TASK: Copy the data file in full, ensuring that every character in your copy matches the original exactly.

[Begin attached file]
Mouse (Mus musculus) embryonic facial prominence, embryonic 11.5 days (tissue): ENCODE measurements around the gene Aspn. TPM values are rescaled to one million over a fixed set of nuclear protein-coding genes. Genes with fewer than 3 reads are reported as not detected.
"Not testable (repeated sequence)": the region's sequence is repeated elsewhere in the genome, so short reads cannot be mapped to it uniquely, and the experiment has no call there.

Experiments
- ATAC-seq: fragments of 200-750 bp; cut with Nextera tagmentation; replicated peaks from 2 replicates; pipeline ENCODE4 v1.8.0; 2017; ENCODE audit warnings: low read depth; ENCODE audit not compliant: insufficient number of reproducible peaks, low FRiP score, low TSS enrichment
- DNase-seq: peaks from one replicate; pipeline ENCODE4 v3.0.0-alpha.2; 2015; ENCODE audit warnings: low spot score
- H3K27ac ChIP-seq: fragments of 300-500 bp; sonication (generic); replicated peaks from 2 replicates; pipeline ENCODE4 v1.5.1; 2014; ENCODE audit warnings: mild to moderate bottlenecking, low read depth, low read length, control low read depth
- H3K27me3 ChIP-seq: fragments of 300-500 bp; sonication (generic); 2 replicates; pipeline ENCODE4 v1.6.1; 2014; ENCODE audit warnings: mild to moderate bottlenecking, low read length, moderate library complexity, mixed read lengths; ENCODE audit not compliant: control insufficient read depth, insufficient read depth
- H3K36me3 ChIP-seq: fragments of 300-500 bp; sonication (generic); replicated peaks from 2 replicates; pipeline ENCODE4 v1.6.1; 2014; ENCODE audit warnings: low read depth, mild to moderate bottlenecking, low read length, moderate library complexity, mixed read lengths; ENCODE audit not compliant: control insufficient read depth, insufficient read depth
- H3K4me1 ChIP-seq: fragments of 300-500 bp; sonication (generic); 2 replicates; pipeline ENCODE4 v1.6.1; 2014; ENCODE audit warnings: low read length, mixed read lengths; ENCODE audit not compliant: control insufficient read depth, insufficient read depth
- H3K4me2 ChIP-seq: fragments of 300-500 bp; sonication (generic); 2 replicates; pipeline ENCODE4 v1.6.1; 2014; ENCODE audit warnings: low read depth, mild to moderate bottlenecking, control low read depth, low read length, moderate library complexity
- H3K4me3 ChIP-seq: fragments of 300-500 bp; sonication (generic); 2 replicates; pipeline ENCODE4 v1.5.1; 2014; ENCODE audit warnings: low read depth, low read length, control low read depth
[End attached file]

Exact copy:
Mouse (Mus musculus) embryonic facial prominence, embryonic 11.5 days (tissue): ENCODE measurements around the gene Aspn. TPM values are rescaled to one million over a fixed set of nuclear protein-coding genes. Genes with fewer than 3 reads are reported as not detected.
"Not testable (repeated sequence)": the region's sequence is repeated elsewhere in the genome, so short reads cannot be mapped to it uniquely, and the experiment has no call there.

Experiments
- ATAC-seq: fragments of 200-750 bp; cut with Nextera tagmentation; replicated peaks from 2 replicates; pipeline ENCODE4 v1.8.0; 2017; ENCODE audit warnings: low read depth; ENCODE audit not compliant: insufficient number of reproducible peaks, low FRiP score, low TSS enrichment
- DNase-seq: peaks from one replicate; pipeline ENCODE4 v3.0.0-alpha.2; 2015; ENCODE audit warnings: low spot score
- H3K27ac ChIP-seq: fragments of 300-500 bp; sonication (generic); replicated peaks from 2 replicates; pipeline ENCODE4 v1.5.1; 2014; ENCODE audit warnings: mild to moderate bottlenecking, low read depth, low read length, control low read depth
- H3K27me3 ChIP-seq: fragments of 300-500 bp; sonication (generic); 2 replicates; pipeline ENCODE4 v1.6.1; 2014; ENCODE audit warnings: mild to moderate bottlenecking, low read length, moderate library complexity, mixed read lengths; ENCODE audit not compliant: control insufficient read depth, insufficient read depth
- H3K36me3 ChIP-seq: fragments of 300-500 bp; sonication (generic); replicated peaks from 2 replicates; pipeline ENCODE4 v1.6.1; 2014; ENCODE audit warnings: low read depth, mild to moderate bottlenecking, low read length, moderate library complexity, mixed read lengths; ENCODE audit not compliant: control insufficient read depth, insufficient read depth
- H3K4me1 ChIP-seq: fragments of 300-500 bp; sonication (generic); 2 replicates; pipeline ENCODE4 v1.6.1; 2014; ENCODE audit warnings: low read length, mixed read lengths; ENCODE audit not compliant: control insufficient read depth, insufficient read depth
- H3K4me2 ChIP-seq: fragments of 300-500 bp; sonication (generic); 2 replicates; pipeline ENCODE4 v1.6.1; 2014; ENCODE audit warnings: low read depth, mild to moderate bottlenecking, control low read depth, low read length, moderate library complexity
- H3K4me3 ChIP-seq: fragments of 300-500 bp; sonication (generic); 2 replicates; pipeline ENCODE4 v1.5.1; 2014; ENCODE audit warnings: low read depth, low read length, control low read depth